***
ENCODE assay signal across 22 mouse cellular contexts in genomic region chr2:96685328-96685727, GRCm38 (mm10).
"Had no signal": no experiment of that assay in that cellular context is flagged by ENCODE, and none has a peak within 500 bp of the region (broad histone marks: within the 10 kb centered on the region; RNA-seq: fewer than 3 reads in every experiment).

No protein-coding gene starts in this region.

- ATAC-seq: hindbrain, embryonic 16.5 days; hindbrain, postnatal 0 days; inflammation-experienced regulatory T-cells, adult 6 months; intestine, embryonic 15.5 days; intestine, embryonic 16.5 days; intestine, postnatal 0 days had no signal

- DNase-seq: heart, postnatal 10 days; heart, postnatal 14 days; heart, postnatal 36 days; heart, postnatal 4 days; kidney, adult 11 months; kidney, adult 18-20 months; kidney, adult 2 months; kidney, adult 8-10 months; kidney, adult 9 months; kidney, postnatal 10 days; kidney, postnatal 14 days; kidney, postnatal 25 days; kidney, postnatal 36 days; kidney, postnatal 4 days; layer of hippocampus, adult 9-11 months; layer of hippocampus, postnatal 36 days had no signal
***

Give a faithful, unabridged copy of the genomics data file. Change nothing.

ENCODE assay signal across 22 mouse cellular contexts in genomic region chr2:96685328-96685727, GRCm38 (mm10).
"Had no signal": no experiment of that assay in that cellular context is flagged by ENCODE, and none has a peak within 500 bp of the region (broad histone marks: within the 10 kb centered on the region; RNA-seq: fewer than 3 reads in every experiment).

No protein-coding gene starts in this region.

- ATAC-seq: hindbrain, embryonic 16.5 days; hindbrain, postnatal 0 days; inflammation-experienced regulatory T-cells, adult 6 months; intestine, embryonic 15.5 days; intestine, embryonic 16.5 days; intestine, postnatal 0 days had no signal

- DNase-seq: heart, postnatal 10 days; heart, postnatal 14 days; heart, postnatal 36 days; heart, postnatal 4 days; kidney, adult 11 months; kidney, adult 18-20 months; kidney, adult 2 months; kidney, adult 8-10 months; kidney, adult 9 months; kidney, postnatal 10 days; kidney, postnatal 14 days; kidney, postnatal 25 days; kidney, postnatal 36 days; kidney, postnatal 4 days; layer of hippocampus, adult 9-11 months; layer of hippocampus, postnatal 36 days had no signal